What Happens When You Switch Your EHR Software?
Your organization has been putting up with outdated electronic health record software, or you have come to realize that your EHR is just not very sophisticated, making it unsuited for your current workflow requirements.
The currently installed patient records application might have been the best choice you had when you first opened your doors, but now, efficiency and a user-friendly interface are among the features that you are focusing on.
Now you are being asked to find a new EHR provider, but aren’t exactly sure what would go into switching from your current provider to a new one.
As a seasoned EHR provider, Advanced Data Systems has both onboarded and off-boarded clients on their EHR solutions. We say that not to sell you on our platform, but to let you know of the expertise we have on the topic.
Here are some of the top insights that you need to take into account when you change your EHR solution, keeping in mind that there are legal regulations that come with deploying electronic health record applications.
1. Navigating Data Migration
One of the key considerations during a switchover to a new EHR solution is how the data will be transported. Differences in the ways data is organized, stored, and retrieved could lead to some problems migrating all the information into the new system.
For example, Electronic Health Reporter noted that the “old EHR may not have kept up with new population management requirements on health systems, such as the need for more support for value-based care models.”
Mapping data from the old system to the new system can pose a challenge. “An older EHR may have a patient listed as having a “seafood allergy.” In meaningful use certified EHRs today, that “seafood allergy” description as such might not exist.” The entry for the patent would need to be translated and annotated with the updated coding.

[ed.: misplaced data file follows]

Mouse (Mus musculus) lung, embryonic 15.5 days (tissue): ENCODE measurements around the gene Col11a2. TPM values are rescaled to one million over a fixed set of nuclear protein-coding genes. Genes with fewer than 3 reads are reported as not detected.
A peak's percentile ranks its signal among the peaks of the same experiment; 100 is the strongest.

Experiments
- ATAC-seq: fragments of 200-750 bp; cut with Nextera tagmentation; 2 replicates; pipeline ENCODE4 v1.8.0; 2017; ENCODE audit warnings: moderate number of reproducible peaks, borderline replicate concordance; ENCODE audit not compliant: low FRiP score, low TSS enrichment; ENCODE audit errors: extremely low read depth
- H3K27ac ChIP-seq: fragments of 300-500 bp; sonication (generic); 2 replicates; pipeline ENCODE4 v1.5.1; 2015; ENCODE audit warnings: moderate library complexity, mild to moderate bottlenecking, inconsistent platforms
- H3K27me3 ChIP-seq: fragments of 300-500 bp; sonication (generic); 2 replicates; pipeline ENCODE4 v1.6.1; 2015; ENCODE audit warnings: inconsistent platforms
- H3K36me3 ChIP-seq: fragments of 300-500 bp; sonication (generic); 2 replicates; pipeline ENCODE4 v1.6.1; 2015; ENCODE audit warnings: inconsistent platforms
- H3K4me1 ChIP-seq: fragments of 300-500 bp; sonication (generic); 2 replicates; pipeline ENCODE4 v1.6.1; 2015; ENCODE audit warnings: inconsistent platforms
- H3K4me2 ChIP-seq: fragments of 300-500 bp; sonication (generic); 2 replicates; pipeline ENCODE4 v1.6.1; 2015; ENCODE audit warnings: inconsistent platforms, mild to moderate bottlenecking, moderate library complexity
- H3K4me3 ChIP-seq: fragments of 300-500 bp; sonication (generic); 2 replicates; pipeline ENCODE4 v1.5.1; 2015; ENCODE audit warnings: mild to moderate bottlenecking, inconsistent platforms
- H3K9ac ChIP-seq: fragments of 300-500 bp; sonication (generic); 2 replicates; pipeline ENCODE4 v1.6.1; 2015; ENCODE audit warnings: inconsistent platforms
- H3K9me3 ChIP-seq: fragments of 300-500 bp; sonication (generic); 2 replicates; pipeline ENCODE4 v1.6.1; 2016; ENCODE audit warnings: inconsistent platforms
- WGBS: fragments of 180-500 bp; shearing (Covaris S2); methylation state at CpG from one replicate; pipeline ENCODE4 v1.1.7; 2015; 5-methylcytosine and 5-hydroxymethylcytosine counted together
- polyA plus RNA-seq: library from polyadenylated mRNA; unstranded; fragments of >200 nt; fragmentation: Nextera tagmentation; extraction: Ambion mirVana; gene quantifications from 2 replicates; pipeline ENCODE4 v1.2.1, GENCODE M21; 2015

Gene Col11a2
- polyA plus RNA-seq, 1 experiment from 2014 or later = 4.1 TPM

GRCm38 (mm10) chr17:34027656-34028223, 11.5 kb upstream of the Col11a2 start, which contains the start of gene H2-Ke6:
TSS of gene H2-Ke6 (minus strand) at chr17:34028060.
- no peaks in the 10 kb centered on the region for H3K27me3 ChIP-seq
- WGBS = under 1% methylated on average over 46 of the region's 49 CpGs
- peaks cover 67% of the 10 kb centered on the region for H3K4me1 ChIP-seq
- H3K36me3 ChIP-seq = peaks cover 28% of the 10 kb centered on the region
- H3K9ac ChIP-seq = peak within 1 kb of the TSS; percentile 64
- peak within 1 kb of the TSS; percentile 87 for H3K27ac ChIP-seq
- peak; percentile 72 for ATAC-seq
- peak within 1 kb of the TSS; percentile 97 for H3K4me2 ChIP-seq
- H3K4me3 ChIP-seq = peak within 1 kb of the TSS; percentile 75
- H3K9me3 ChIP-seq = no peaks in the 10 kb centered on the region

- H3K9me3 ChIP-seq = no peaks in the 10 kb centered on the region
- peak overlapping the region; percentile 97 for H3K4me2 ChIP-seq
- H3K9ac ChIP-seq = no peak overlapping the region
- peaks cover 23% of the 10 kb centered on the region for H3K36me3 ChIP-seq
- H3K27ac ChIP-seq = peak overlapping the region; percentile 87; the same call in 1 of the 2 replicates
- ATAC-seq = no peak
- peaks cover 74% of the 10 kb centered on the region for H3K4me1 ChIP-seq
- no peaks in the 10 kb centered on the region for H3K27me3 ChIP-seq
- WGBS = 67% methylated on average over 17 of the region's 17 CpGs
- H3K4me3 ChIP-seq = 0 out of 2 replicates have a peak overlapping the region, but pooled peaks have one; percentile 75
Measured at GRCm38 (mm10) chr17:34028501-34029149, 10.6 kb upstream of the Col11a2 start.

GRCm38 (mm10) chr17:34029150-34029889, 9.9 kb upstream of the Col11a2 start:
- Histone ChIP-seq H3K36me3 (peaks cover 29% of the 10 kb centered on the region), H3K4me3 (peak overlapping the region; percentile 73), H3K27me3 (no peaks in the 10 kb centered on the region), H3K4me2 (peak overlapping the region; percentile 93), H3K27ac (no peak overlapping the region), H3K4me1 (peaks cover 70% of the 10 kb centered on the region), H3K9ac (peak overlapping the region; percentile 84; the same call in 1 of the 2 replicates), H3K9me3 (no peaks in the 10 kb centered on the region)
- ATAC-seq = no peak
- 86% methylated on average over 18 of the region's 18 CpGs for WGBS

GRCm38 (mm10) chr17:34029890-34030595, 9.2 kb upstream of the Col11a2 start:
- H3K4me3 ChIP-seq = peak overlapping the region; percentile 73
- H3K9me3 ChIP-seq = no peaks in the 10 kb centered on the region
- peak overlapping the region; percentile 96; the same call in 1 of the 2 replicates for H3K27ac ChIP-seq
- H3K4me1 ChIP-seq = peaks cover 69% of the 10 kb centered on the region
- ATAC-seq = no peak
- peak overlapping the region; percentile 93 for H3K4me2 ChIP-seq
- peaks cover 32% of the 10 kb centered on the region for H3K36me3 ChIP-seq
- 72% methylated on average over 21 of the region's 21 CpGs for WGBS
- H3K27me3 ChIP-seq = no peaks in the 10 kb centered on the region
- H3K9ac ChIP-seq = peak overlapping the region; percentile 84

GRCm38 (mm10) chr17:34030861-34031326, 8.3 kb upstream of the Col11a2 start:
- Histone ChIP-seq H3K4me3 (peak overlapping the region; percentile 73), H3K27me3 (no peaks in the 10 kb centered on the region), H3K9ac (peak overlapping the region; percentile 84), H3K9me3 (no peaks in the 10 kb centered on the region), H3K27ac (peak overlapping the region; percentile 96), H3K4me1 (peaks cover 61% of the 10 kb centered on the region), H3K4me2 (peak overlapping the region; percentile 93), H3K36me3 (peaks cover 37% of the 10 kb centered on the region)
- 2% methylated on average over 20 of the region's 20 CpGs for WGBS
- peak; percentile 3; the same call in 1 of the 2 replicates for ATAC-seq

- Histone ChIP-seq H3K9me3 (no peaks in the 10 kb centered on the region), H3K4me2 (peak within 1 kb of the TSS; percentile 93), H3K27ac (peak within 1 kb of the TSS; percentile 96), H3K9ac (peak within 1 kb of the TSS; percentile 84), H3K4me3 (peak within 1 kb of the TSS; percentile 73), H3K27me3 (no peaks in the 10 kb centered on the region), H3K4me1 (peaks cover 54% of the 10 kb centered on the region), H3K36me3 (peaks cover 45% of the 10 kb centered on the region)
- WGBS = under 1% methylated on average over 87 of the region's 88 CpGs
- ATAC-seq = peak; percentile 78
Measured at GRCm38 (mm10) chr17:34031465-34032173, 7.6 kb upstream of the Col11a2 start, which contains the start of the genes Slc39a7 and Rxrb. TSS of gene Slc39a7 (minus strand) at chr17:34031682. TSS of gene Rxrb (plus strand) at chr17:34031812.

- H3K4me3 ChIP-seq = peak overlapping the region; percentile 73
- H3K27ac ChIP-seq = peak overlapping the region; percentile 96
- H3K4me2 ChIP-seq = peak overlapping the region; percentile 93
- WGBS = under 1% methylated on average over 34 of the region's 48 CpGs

Prepare to spend an undefined amount of time working with the new EHR provider and build this into your project milestones now, in case there are a lot of data migration issues to sort out.
2. Managing Data Storage
Chances are that you will consider using a cloud solution when transitioning to the new EHR. It often makes sense to stop using your own local servers maintained by in-house IT workers, since it can be difficult to accurately predict just how much storage capacity you will need.
As you plan how to handle the data, remember that the solution you go with must be robust and developed with information security top of mind. Failure to protect sensitive patient details because of a technology mishap during the transition to the new EHR system would be catastrophic and a violation of the Health Insurance Portability and Accountability Act of 1996 (HIPAA).
Your IT team will need to address the fact that you won’t be able to access patient data during the transition process. You can’t count on being able to move it all in one transaction, owing to the physical limitations of the hardware infrastructure and bandwidth capacity. Careful planning in conjunction with the new EHR application provider will be of paramount importance.